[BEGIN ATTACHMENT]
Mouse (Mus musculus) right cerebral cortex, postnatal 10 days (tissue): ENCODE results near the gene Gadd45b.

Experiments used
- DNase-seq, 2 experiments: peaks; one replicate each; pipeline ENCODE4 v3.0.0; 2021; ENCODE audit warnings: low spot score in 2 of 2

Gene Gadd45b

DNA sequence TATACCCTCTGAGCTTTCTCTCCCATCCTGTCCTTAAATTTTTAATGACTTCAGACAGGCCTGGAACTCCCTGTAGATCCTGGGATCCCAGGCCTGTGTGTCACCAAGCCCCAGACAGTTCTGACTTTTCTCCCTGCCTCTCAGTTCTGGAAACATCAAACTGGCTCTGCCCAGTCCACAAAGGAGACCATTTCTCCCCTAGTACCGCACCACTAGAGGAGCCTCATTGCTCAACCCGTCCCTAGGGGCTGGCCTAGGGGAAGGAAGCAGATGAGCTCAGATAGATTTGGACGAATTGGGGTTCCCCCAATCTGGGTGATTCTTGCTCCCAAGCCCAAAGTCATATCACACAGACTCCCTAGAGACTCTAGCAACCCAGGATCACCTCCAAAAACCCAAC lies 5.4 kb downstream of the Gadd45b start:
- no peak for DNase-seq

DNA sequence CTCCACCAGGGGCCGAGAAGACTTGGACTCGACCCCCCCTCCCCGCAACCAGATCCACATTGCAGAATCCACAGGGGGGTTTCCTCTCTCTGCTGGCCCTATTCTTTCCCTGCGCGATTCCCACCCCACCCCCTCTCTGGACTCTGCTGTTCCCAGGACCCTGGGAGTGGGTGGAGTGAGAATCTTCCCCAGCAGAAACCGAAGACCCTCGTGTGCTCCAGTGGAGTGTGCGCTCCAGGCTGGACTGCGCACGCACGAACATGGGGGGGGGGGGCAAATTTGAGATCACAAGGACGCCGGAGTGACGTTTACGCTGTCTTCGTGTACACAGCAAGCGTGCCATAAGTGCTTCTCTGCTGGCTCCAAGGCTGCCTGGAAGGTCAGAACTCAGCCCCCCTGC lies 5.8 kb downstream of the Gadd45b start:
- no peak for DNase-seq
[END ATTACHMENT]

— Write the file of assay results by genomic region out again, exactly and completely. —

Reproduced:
Mouse (Mus musculus) right cerebral cortex, postnatal 10 days (tissue): ENCODE results near the gene Gadd45b.

Experiments used
- DNase-seq, 2 experiments: peaks; one replicate each; pipeline ENCODE4 v3.0.0; 2021; ENCODE audit warnings: low spot score in 2 of 2

Gene Gadd45b

DNA sequence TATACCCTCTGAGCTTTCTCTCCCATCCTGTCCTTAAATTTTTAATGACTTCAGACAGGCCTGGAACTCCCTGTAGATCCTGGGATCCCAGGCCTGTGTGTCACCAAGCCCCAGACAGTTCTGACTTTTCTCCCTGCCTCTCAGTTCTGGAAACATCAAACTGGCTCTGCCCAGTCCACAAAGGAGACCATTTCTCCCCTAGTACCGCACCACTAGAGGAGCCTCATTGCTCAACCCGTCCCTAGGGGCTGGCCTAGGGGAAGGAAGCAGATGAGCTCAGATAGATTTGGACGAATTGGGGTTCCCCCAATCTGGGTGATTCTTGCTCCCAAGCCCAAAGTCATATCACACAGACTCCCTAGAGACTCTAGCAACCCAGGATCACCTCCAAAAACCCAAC lies 5.4 kb downstream of the Gadd45b start:
- no peak for DNase-seq

DNA sequence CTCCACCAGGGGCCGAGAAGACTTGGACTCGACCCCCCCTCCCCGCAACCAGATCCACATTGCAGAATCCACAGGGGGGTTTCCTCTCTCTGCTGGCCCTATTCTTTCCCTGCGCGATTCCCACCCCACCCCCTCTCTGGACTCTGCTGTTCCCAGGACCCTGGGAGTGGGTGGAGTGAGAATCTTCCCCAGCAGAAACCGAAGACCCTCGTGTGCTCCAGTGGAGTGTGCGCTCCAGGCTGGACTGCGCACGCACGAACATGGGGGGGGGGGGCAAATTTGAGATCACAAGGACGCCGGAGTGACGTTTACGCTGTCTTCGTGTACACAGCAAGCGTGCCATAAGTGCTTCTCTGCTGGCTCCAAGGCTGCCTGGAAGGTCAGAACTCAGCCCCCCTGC lies 5.8 kb downstream of the Gadd45b start:
- no peak for DNase-seq